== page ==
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Indicators that an Eating Disorder Has Led to Suicidal Ideation

September 19, 2019 Mary-Elizabeth Schurrer

Trigger warning: This post contains a frank discussion of suicide as it pertains to eating disorders and suicidal ideation.

What are the indicators that an eating disorder has led to suicidal ideation? Are there shifts in mood or patterns of behavior to look for in people who battle this disease? How common is suicide in the disordered eating population, and which signs need to be taken seriously as cries for help or intervention?  

How Eating Disorders and Suicidal Ideation Are Connected

Out of all the forms of mental illness, eating disorders have the highest documented risk of suicide, with an annual suicide-related mortality ratio of 7.8 in the 15–24-year-old age bracket and 10.7 in the 25–44-year-old age bracket.1 This connection between eating disorders and suicidal ideation is multifaceted and complex—often those who suffer from an eating disorder feel anxious, isolated, reckless, hopeless, consumed with self-hatred, and burdensome to their family or friends. Over time, these emotions and beliefs can coerce people with eating disorders to view the idea of suicide as their only escape from the mental turbulence and physical behaviors they can no longer control.    

Because suicide is the number-two cause of death in eating disorder patients, aside from cardiac arrest or organ failure,2 it's of critical importance for relatives, friends, therapists, and other clinicians to know the indicators that an eating disorder has led to suicidal ideation, so they can take subsequent actions which just might save a life. Here are some of the main behavioral and emotional signs to watch out for. 

Signs an Eating Disorder Has Led to Suicidal Ideation 

If those who suffer from an eating disorder exhibit any of these symptoms3, it could be a warning of suicidal ideation which needs immediate support and attention—and, in many cases, professional treatment.    

  1. Impulsive actions: A sudden escalation in the use of drugs or alcohol and the participation in rash or harmful activities can indicate a disregard for personal safety and the desire to live.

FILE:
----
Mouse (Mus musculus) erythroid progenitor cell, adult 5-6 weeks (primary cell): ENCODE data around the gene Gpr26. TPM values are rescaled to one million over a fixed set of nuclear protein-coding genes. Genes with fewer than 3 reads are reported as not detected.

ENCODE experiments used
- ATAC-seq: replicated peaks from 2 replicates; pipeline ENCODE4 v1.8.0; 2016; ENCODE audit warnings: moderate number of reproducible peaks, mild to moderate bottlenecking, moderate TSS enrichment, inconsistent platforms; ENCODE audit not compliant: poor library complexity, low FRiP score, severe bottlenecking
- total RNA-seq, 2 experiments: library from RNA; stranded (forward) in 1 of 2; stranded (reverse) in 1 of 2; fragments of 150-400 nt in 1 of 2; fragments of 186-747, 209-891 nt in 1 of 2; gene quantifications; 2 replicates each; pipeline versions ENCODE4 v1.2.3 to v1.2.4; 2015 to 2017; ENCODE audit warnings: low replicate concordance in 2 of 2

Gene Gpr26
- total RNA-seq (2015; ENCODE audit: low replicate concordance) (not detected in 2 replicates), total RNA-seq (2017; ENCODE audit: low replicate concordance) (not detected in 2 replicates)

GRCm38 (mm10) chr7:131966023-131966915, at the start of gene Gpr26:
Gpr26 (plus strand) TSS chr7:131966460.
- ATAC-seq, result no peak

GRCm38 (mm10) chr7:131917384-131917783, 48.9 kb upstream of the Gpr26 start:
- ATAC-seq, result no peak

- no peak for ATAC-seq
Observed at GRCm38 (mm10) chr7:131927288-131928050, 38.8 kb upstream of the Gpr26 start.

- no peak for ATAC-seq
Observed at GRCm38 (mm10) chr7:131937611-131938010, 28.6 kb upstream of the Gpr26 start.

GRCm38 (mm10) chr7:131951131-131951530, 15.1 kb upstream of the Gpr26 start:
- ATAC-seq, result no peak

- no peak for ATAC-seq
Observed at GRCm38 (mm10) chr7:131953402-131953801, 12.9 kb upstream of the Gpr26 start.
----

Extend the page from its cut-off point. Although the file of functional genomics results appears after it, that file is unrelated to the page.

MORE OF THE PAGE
2. Drastic moods: An extreme change in emotions from habitual anger or despair to an abrupt sense of calm can indicate that a decision to end one's own life has been solidified.    

  3. Social isolation: A withdrawal from family members, friends, and other close relationships can indicate that one feels like a burden and, therefore, should not be around to cause more pain.   

  4. Loss of purpose: An abnormal detachment from areas of life that used to bring interest, passion, and excitement can indicate feelings of emptiness and a lack of purpose to continue on. 

  5. Increase in guilt: An outward—often verbalized—expression of guilt or self-deprecation can indicate a struggle to live with the intense shame caused by an eating disorder. 

Do you recognize these indicators of suicidal ideation in loved ones who suffer from an eating disorder? Tell us about it in the comments.

If you feel that you might hurt yourself or someone else, call 9-1-1 immediately.

For more information on suicide, see our suicide information, resources and support section. For additional mental health help, please see our mental health hotline numbers and referral information section.

Sources

  1. Bachmann, S., "Epidemiology of Suicide and the Psychiatric Perspective." International Journal of Environmental Research and Public Health, July 2018.
  2. Kostro, K. et al, "The Current Status of Suicide and Self-Injury in Eating Disorders: A Narrative Review." Journal of Eating Disorders, July 2014.
  3. Smith, K., "Eating Disorders and Suicide: 6 Signs of Suicidal Thinking." Psycom. September 2019.

APA Reference
Schurrer, M. (2019, September 19). Indicators that an Eating Disorder Has Led to Suicidal Ideation, HealthyPlace. Retrieved on 2019, October 17 from https://www.healthyplace.com/blogs/survivinged/2019/9/indicators-that-an-eating-disorder-has-led-to-suicidal-ideation



Author: Mary-Elizabeth Schurrer

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